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California Secretary of State Debra Bowen has released the first set of reports from her “Top to Bottom Review” of voting systems. Part of the review was a “Red Team” exercise lead by Matt Bishop of UC Davis. The Red Team’s task was to act like bad guys and find ways into the machines.
The teams did find potentially serious security flaws in all three voting systems tested, allowing them to bypass both physical and software security. A summary of the Red Team report is available here.
A town ordinance in Hazleton, Pennsylvania that put restrictions on undocumented immigrants has been thrown out by a federal judge, who ruled out that towns have neither the right to interfere with federal law, nor the ability to take away people’s constitutional rights.
Kevin Johnson, a UC Davis law professor who studies immigration and civil rights issues, tells the Houston Chronicle that he is not surprised.
“Local governments can’t regulate immigration, and the Hazleton ordinance was an effort to punish the undocumented and that’s not the role of the state government,” Johnson said. “I think the precedent is pretty clear.”
Researchers at Washington University in St Louis have found a gene for itchiness in mice. Mice lacking the gene, which makes a protein found in spinal cord cells, responded normally to painful stimulation but did not respond to itchy sensations by scratching.
“I think it’s a really interesting, possibly breakthrough kind of report,” said itch expert Earl Carstens, a professor of neurobiology at the University of California at Davis.
“It suggests that there must be a separate itch-producing pathway.”
The paper is published online today by the journal Nature.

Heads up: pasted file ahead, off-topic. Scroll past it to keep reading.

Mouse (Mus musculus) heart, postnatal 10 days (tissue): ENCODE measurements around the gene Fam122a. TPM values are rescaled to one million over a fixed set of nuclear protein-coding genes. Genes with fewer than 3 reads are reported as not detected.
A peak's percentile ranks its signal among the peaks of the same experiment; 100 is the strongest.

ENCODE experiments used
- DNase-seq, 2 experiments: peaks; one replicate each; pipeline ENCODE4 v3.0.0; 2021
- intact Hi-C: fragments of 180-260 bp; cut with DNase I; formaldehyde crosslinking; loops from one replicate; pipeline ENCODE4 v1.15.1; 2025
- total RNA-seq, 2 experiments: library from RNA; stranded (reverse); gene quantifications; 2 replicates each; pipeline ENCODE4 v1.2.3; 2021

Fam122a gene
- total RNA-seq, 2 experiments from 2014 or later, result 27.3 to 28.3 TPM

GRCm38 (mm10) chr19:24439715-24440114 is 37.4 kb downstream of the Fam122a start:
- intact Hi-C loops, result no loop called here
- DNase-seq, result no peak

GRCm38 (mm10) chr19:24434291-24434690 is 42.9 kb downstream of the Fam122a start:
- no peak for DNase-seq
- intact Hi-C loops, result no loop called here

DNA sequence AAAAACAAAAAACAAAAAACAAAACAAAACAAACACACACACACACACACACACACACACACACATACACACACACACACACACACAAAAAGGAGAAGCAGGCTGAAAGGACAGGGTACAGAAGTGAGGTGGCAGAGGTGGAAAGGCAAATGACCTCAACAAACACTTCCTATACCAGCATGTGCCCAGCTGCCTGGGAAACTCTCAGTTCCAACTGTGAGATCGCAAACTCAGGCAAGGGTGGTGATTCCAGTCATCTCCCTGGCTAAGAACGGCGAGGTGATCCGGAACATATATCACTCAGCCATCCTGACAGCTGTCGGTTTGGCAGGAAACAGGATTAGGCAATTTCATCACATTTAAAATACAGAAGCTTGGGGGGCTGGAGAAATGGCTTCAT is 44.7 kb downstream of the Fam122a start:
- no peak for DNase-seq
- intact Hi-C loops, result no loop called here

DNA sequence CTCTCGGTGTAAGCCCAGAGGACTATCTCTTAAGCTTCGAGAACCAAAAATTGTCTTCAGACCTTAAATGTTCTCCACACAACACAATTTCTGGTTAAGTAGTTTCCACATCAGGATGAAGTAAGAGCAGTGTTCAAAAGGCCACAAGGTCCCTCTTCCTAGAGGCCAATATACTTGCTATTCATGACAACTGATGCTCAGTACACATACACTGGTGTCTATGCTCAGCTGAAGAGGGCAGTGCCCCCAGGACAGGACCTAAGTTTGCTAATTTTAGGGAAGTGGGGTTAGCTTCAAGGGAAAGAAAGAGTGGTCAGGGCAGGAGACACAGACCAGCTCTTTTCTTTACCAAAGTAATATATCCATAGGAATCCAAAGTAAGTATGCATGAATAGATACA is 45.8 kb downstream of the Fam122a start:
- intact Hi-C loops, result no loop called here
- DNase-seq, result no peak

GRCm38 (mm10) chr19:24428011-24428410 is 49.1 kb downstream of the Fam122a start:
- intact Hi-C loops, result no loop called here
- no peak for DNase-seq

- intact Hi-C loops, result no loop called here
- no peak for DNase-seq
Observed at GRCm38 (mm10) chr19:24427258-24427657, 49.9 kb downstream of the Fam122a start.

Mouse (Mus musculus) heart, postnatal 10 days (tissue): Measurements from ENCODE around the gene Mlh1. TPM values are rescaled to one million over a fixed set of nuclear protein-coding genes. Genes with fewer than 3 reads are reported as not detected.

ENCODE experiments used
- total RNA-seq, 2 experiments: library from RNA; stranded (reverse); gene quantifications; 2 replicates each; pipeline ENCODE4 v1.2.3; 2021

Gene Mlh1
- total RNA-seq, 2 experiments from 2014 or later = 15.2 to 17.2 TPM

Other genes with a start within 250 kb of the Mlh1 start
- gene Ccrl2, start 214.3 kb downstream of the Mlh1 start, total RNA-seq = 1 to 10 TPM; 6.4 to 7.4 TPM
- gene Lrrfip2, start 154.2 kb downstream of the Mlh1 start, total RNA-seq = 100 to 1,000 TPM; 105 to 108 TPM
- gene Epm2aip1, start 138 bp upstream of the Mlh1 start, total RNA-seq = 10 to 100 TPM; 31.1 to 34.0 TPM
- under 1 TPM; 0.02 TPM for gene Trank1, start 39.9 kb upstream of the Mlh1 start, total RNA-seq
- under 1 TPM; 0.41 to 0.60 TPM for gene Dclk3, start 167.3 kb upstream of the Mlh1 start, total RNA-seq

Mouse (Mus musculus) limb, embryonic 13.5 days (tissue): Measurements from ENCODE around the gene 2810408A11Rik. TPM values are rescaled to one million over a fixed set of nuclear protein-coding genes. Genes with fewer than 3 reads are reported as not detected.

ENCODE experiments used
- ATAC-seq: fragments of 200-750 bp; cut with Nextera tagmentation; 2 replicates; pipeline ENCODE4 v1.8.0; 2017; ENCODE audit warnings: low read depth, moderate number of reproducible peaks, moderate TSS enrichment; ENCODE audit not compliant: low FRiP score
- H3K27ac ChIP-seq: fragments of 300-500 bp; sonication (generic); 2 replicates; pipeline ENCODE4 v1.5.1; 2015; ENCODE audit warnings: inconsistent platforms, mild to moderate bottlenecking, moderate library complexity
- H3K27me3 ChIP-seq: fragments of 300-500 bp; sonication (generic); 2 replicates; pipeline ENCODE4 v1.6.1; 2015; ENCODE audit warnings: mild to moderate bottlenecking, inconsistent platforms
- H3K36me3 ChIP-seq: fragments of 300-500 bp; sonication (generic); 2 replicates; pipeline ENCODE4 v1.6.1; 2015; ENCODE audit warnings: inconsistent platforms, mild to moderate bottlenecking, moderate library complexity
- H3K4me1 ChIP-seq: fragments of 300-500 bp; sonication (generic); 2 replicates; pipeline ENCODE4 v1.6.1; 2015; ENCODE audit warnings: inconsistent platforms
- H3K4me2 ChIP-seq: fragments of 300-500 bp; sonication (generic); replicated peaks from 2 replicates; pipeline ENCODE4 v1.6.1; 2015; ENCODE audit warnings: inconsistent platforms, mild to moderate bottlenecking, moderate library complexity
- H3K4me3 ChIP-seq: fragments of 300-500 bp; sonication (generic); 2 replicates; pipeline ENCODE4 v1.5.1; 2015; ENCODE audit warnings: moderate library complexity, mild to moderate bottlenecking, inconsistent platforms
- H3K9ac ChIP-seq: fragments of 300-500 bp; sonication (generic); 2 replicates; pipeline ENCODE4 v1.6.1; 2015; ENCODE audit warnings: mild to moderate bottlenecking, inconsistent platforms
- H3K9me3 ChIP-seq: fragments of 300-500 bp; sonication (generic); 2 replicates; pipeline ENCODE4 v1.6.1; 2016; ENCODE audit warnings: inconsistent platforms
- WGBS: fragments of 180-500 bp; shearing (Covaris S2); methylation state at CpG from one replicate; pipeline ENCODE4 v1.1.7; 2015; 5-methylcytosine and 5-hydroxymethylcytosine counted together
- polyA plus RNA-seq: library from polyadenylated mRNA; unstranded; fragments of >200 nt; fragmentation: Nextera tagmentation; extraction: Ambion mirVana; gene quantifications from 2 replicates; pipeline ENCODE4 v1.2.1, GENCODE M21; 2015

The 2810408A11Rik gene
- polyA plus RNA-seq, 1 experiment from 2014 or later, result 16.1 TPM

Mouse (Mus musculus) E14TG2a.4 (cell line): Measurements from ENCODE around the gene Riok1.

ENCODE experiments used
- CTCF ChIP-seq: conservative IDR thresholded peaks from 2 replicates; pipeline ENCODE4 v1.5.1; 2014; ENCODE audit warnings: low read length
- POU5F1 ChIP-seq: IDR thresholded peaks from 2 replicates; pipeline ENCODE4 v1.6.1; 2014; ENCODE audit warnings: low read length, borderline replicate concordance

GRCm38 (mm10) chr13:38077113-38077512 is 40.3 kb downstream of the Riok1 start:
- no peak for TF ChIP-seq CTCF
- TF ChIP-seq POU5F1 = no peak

A study from the Monterey Bay Aquarium Research Institute says that Humboldt squid (Dosidicus gigas) have expanded their range north into Monterey Bay, where they are eating their way through the Pacific hake fishery (also known as Pacific whiting).
Humboldt squid are not exactly giant — they can get to be about seven feet long — but they are fast, voracious predators.
The expansion does coincide with warming waters off Northern California, but as the squid often feed in very deep water where the temperature is more stable, the growth in numbers may have more to do with overfishing of their main predators in the Pacific, such as tuna, marlin and sailfish.
Full post: Big squid back off California
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UC Berkeley and UC Irvine are going to test plug-in hybrid Toyota Priuses (What’s the plural of Prius? Priae? Priussies?), the LA Times reports. Andy Frank at UC Davis, of course, has been working on plug-in hybrid technology for years — adapting vehicles such as Chevy Suburbans, Ford Explorers and most recently a Chevy Equinox.
Read more about UC Davis’s hybrid vehicle team here.
UC Davis’ Institute of Transportation Studies has also worked on testing Toyota’s hydrogen fuel-cell powered Highlander SUV.
Plug-in hybrids differ from conventional hybrids because they can be recharged from the wall and have a substantial range on all-electric power, leading to higher fuel economy and lower emissions.